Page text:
Radiological studies, including plain x-rays, computed tomography scans (CT scans) and magnetic resonance imaging, were carried out. Final diagnosis was confirmed by microbiological culture and/or histological examinations.

All patients received medical treatment consisting of prolonged (18 months) administration of a combination of 4 antituberculosis drugs. (It is noteworthy that such prolonged treatment is not needed as per the new guidelines. Current recommendation is to administer antituberculosis therapy for a maximum period of 9-12 months.13)

RESULTS

In our study, we reviewed 13 cases with a delayed diagnosis of TB arthritis. The mean age of the patients was 40 years (range, 17-70 years). There were 6 (46%) male and 7 (54%) female patients. Five (38%) were Saudis and 8 (62%) were non-Saudis. The delay in diagnosis, on an average, was 2 years (range, 6 months to 8 years). All patients presented with nonspecific joint pain and swelling, while 5 (38%) patients showed systemic symptoms of fever and night sweat, and 1 (8%) had a TB sinus. One patient had pulmonary TB, and none of our patients had positive HIV serology. Most of the cases involved the hip, knee and elbow joints, followed by other joints, such as the ankle, shoulder and wrist, in that order. Only 1 patient had pulmonary TB. Two patients had diabetes mellitus. None had HIV infection. Joint the 1 last update 2020/07/11 involvement is shown in Table 1. Plain x-ray findings showed soft tissue swelling in 7 patients (54%), bone and joint destruction in 4 (31%) and cysts and calcification in 2 (15%), with computed tomography scan confirmation in involved cases. MRI studies showed mainly joint effusion and synovitis. Bacteriology was positive in 9 patients (69%) and histopathology was positive in 12 patients (92%).In our study, we reviewed 13 cases with a delayed diagnosis of TB arthritis. The mean age of the patients was 40 years (range, 17-70 years). There were 6 (46%) male and 7 (54%) female patients. Five (38%) were Saudis and 8 (62%) were non-Saudis. The delay in diagnosis, on an average, was 2 years (range, 6 months to 8 years). All patients presented with nonspecific joint pain and swelling, while 5 (38%) patients showed systemic symptoms of fever and night sweat, and 1 (8%) had a TB sinus. One patient had pulmonary TB, and none of our patients had positive HIV serology. Most of the cases involved the hip, knee and elbow joints, followed by other joints, such as the ankle, shoulder and wrist, in that order. Only 1 patient had pulmonary TB. Two patients had diabetes mellitus. None had HIV infection. Joint involvement is shown in Table 1. Plain x-ray findings showed soft tissue swelling in 7 patients (54%), bone and joint destruction in 4 (31%) and cysts and calcification in 2 (15%), with computed tomography scan confirmation in involved cases. MRI studies showed mainly joint effusion and synovitis. Bacteriology was positive in 9 patients (69%) and histopathology was positive in 12 patients (92%).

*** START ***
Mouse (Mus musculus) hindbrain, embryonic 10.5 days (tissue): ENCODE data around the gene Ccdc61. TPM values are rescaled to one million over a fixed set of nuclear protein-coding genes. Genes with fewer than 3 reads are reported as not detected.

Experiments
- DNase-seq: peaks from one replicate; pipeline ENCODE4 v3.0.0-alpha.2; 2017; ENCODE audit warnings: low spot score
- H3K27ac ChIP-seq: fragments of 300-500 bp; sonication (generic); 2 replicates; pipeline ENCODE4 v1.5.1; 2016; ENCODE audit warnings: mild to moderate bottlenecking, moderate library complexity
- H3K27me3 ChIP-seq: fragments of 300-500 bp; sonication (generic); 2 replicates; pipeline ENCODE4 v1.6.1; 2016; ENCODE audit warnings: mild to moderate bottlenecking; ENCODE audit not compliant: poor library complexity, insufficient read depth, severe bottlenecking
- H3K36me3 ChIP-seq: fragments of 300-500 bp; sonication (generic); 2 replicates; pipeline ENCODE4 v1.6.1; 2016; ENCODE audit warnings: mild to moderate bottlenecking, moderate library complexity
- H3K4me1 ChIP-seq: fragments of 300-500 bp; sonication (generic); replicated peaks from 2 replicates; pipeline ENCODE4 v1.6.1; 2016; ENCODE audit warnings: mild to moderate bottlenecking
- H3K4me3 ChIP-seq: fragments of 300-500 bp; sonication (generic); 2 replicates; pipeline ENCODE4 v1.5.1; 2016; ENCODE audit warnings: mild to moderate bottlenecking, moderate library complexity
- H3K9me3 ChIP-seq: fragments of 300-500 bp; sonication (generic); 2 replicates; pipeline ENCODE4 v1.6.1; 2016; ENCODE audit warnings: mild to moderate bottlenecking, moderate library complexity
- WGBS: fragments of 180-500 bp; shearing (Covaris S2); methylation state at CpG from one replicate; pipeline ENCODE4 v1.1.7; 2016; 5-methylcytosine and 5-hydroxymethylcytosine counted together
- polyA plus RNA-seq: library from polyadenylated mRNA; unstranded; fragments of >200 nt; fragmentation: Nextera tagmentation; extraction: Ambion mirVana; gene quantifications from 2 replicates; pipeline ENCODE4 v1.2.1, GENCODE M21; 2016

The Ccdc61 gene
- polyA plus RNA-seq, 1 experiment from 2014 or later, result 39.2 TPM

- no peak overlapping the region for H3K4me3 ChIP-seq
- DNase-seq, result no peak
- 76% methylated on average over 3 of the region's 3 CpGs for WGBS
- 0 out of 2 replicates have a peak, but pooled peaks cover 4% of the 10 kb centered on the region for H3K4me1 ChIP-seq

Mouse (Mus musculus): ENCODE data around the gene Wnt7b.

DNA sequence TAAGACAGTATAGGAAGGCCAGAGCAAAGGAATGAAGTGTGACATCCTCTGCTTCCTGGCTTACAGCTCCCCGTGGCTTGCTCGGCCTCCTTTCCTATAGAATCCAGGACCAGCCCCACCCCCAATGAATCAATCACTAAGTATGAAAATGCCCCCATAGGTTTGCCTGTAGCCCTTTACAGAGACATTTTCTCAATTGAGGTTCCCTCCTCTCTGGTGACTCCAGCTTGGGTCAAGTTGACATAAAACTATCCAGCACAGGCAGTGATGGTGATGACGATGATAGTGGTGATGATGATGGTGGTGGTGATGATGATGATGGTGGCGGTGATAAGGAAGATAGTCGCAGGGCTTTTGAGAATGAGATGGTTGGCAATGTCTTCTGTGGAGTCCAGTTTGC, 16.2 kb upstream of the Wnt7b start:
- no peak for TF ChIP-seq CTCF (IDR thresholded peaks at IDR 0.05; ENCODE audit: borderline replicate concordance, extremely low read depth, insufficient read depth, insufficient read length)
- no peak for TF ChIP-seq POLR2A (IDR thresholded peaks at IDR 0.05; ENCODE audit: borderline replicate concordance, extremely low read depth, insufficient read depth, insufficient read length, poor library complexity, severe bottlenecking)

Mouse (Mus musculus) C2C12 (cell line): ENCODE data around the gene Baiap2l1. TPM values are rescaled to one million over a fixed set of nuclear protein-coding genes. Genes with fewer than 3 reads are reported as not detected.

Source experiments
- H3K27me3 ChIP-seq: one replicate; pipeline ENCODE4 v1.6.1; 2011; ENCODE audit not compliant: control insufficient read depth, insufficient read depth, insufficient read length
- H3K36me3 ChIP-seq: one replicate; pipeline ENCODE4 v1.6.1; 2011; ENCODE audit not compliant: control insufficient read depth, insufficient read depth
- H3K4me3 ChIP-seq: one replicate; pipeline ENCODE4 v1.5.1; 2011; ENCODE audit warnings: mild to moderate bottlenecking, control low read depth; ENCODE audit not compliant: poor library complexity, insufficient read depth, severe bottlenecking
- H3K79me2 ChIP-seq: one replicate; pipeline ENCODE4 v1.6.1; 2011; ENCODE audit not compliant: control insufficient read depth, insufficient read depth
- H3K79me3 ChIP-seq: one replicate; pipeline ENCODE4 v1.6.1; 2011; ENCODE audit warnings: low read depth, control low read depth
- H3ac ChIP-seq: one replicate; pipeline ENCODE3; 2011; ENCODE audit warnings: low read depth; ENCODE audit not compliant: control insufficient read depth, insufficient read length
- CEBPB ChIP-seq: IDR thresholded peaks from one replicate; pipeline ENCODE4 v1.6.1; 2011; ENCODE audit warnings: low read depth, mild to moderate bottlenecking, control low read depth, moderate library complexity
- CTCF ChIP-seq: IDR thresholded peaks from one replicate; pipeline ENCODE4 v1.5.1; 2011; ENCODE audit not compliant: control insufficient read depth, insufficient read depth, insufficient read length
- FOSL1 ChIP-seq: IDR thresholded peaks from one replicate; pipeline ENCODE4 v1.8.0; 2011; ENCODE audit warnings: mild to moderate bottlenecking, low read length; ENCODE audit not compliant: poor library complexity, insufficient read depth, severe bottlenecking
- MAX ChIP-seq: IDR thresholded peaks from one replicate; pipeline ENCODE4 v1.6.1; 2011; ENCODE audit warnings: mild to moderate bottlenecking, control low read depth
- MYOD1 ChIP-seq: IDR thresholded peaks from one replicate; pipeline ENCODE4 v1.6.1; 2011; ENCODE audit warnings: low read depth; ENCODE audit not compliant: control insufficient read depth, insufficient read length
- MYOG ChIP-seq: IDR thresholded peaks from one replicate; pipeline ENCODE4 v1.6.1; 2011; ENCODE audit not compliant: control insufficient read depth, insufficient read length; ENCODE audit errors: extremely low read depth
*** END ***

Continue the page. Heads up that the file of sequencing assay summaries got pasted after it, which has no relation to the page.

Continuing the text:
Table 1

Characteristics of patients.

Eighty-five percent of the patients underwent surgical intervention in the form of incision and drainage, whereas 15% underwent joint fusion. No cases showed no signs of recurrence after a mean follow-up period of 4 years (range, 1 year to 10 years). Surgical intervention with incision, drainage and open synovectomy was resorted to in 11 patients (1 patient had talectomy in addition; 1 had arthroscopic synovectomy), and the remaining 2 had arthrodesis (1 hip joint and 1 wrist).

DISCUSSION

The prevention, identification, treatment and eradication of Mycobacterium tuberculosis are significant health concerns, especially because of an increasing incidence and interaction between TB and HIV epidemics.14 TB infection in its various forms remains a major cause of high morbidity and mortality due to infectious diseases worldwide. Successful treatment in active TB is influenced by establishing an early diagnosis and initiation of an appropriate treatment.5 Along with the global increase in the incidence rates of TB, there are reports of an increased incidence of bone and joint TB in all the countries of the world.15 Osteoarticular TB is found in about 3% to 5% of patients with TB, where 50% of the cases involve the spine; hip and sacroiliac joint, 12% to 15%; knees, 10%; ribs, 10%; shoulder, 7%; ankle, 7%; elbow, 2%; and wrist, 2%.7The prevention, identification, treatment and eradication of Mycobacterium tuberculosis are significant health concerns, especially because of an increasing incidence and interaction between TB and HIV epidemics.14 TB infection in its various forms remains a major cause of high morbidity and mortality due to infectious diseases worldwide. Successful treatment in active TB is influenced by establishing an early diagnosis and initiation of an appropriate treatment.5 Along with the global increase in the incidence rates of TB, there are reports of an increased incidence of bone and joint TB in all the countries of the world.15 Osteoarticular TB is found in about 3% to 5% of patients with TB, where 50% of the cases involve the spine; hip and sacroiliac joint, 12% to 15%; knees, 10%; ribs, 10%; shoulder, 7%; ankle, 7%; elbow, 2%; and wrist, 2%.7